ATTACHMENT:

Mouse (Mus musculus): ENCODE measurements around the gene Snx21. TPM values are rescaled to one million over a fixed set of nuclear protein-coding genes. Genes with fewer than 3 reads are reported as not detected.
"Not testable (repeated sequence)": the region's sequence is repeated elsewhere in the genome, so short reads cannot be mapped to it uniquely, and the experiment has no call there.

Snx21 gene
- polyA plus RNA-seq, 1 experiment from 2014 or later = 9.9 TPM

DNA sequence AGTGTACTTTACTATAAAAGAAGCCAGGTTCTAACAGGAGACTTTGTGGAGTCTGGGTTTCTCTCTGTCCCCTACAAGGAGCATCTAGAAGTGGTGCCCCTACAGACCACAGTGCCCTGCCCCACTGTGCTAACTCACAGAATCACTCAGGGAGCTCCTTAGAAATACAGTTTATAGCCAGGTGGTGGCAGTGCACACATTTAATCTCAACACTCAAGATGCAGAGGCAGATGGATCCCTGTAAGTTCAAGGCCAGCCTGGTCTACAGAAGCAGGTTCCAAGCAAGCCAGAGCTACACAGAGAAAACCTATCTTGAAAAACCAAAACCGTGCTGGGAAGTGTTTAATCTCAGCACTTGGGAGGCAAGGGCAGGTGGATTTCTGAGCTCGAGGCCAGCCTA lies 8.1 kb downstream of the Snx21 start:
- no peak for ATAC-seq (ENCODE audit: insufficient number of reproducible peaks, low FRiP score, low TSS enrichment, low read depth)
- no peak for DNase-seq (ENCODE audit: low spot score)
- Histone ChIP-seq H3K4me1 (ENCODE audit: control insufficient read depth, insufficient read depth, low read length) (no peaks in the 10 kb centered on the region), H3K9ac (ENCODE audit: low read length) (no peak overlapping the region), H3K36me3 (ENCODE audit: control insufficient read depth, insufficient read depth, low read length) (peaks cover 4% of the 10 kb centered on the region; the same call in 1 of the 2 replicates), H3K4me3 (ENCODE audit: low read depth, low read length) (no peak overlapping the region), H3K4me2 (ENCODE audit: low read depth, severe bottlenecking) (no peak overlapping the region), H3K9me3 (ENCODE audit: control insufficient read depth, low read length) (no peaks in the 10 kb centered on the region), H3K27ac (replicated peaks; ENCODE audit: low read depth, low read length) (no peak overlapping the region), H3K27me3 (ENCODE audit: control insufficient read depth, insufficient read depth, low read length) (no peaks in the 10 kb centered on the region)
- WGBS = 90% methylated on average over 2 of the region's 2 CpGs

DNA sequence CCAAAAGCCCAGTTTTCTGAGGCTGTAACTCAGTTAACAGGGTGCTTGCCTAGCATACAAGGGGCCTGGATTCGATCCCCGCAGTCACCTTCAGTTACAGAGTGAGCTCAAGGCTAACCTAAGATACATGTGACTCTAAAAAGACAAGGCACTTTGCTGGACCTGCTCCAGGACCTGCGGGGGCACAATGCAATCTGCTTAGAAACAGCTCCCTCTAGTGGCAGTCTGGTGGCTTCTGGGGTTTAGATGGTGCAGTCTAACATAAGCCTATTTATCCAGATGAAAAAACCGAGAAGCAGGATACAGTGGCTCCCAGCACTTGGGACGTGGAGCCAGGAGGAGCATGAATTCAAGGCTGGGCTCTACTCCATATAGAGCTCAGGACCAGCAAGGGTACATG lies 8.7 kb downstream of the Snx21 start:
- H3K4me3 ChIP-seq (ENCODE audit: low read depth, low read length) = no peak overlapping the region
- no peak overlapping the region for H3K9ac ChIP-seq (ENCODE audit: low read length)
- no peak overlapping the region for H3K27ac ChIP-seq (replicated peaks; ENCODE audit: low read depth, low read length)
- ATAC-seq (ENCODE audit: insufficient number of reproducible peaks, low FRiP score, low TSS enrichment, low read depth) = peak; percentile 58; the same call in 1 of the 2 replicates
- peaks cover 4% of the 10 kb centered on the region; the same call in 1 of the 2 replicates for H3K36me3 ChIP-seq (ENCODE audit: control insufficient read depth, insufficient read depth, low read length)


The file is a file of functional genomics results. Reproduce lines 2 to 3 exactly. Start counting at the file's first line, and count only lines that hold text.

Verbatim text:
"Not testable (repeated sequence)": the region's sequence is repeated elsewhere in the genome, so short reads cannot be mapped to it uniquely, and the experiment has no call there.

Snx21 gene